As the disease progresses and symptoms worsen, awareness of the condition typically becomes foggy for most people; which can be a double-edged sword for both a caregiver and the person suffering from the disease.
4. “People with higher education levels have a faster memory decline.”
This is a myth. While higher education levels can help stimulate the brain, creating higher cognitive reserves, this does not necessarily mean it helps prevent memory decline or Alzheimer’s. People who have a higher education often have more “flexible brains” to help them adjust to their new circumstances, according to Dr. Jason Karlawish, an associate professor of medicine at the University of Pennsylvania and director of the school’s Alzheimer’s Disease Center’s Education and Information Transfer Core.
Studies done in assisted living communities have found that those who suffer from the disease come from varying socioeconomic backgrounds and education levels. And, on the flip side, some of the most cognitively aware people in their golden years come from varying backgrounds—from lawyers to plumbers to homemakers. Read more about this study in “The Secret to Staying Young and Avoiding Dementia.”
Dr. Karlawish did note that people with higher education levels seem to be diagnosed with dementia in the early stages as family members, as well as the individuals, notice the changes in brain functioning ability and communication sooner. “People who have more intellectual jobs and more education tend to have more IQ in the first place, therefore, they may be quicker to notice any changes they may experience.”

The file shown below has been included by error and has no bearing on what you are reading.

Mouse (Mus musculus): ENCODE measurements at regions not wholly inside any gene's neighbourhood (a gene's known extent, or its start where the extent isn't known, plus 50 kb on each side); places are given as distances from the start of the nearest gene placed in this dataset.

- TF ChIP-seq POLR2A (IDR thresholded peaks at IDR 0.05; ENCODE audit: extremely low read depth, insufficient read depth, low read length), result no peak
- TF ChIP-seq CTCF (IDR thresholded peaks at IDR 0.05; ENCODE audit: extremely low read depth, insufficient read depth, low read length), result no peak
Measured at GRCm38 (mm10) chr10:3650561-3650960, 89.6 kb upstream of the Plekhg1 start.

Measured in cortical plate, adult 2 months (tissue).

5. “Memory loss is an inevitable part of aging”
This is fact. Memory loss is actually a symptom of getting older. This myth actually brings me back to high school Biology class when my silver-haired teacher informed the class that “we all start dying the minute our cells stop producing at a certain rate.” Of course this morbid statement didn’t mean much to a young, seemingly-invincible group of teenagers, but it made me think (to the point that I’m obviously recollecting the lesson now). My professor continued to discuss that once cell reproduction begins to diminish, the body and mind start to slowly erode as they are no longer “fit” to replicate healthy cell production at the same pace (and, in-turn unhealthy cell production is what creates diseases, such as cancer and heart disease). This, of course, occurs over a long period of time and the physical changes people see to their hair and skin is representative of the similar degeneration the internal organs are experiencing.
While memory loss increases with age, Alzheimer’s and dementia don’t always occur. In fact there are many people who live to a ripe old age of 90 — and even join the ranks of the centenarians — who never experience dementia. Dr. Gary Small, director of the UCLA Center on Aging, reiterated that sentiment. “The brain tends to age like other organs, but it’s generally not incapacitated. The average person may only notice a delay in retrieval of information.”